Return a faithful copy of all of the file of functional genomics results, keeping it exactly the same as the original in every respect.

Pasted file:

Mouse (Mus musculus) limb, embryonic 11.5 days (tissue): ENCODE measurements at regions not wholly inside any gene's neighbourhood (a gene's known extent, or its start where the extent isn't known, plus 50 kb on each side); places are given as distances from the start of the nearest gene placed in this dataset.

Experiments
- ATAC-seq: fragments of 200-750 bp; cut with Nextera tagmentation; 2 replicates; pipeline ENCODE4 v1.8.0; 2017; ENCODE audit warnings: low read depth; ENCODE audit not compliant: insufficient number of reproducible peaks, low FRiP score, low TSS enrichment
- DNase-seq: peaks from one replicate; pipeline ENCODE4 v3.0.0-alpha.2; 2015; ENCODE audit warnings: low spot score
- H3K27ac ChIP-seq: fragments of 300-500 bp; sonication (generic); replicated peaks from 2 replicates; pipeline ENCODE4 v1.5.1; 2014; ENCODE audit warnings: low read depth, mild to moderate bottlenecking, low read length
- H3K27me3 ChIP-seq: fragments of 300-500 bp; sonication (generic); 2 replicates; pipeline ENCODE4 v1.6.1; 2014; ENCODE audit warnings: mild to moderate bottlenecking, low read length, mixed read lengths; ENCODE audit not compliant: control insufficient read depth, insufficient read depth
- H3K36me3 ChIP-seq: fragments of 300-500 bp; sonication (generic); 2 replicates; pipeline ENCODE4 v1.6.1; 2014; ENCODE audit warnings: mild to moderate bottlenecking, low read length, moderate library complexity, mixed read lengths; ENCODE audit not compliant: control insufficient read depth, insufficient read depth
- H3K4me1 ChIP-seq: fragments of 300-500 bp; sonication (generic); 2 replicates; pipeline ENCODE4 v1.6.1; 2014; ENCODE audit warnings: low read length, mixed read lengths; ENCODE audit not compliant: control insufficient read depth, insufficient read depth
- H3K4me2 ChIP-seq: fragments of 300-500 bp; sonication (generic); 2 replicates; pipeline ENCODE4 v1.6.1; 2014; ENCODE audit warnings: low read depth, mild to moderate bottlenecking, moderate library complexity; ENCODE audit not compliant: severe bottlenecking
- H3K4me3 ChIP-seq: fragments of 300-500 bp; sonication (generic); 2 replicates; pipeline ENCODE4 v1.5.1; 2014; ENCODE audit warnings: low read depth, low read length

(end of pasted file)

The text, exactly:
Mouse (Mus musculus) limb, embryonic 11.5 days (tissue): ENCODE measurements at regions not wholly inside any gene's neighbourhood (a gene's known extent, or its start where the extent isn't known, plus 50 kb on each side); places are given as distances from the start of the nearest gene placed in this dataset.

Experiments
- ATAC-seq: fragments of 200-750 bp; cut with Nextera tagmentation; 2 replicates; pipeline ENCODE4 v1.8.0; 2017; ENCODE audit warnings: low read depth; ENCODE audit not compliant: insufficient number of reproducible peaks, low FRiP score, low TSS enrichment
- DNase-seq: peaks from one replicate; pipeline ENCODE4 v3.0.0-alpha.2; 2015; ENCODE audit warnings: low spot score
- H3K27ac ChIP-seq: fragments of 300-500 bp; sonication (generic); replicated peaks from 2 replicates; pipeline ENCODE4 v1.5.1; 2014; ENCODE audit warnings: low read depth, mild to moderate bottlenecking, low read length
- H3K27me3 ChIP-seq: fragments of 300-500 bp; sonication (generic); 2 replicates; pipeline ENCODE4 v1.6.1; 2014; ENCODE audit warnings: mild to moderate bottlenecking, low read length, mixed read lengths; ENCODE audit not compliant: control insufficient read depth, insufficient read depth
- H3K36me3 ChIP-seq: fragments of 300-500 bp; sonication (generic); 2 replicates; pipeline ENCODE4 v1.6.1; 2014; ENCODE audit warnings: mild to moderate bottlenecking, low read length, moderate library complexity, mixed read lengths; ENCODE audit not compliant: control insufficient read depth, insufficient read depth
- H3K4me1 ChIP-seq: fragments of 300-500 bp; sonication (generic); 2 replicates; pipeline ENCODE4 v1.6.1; 2014; ENCODE audit warnings: low read length, mixed read lengths; ENCODE audit not compliant: control insufficient read depth, insufficient read depth
- H3K4me2 ChIP-seq: fragments of 300-500 bp; sonication (generic); 2 replicates; pipeline ENCODE4 v1.6.1; 2014; ENCODE audit warnings: low read depth, mild to moderate bottlenecking, moderate library complexity; ENCODE audit not compliant: severe bottlenecking
- H3K4me3 ChIP-seq: fragments of 300-500 bp; sonication (generic); 2 replicates; pipeline ENCODE4 v1.5.1; 2014; ENCODE audit warnings: low read depth, low read length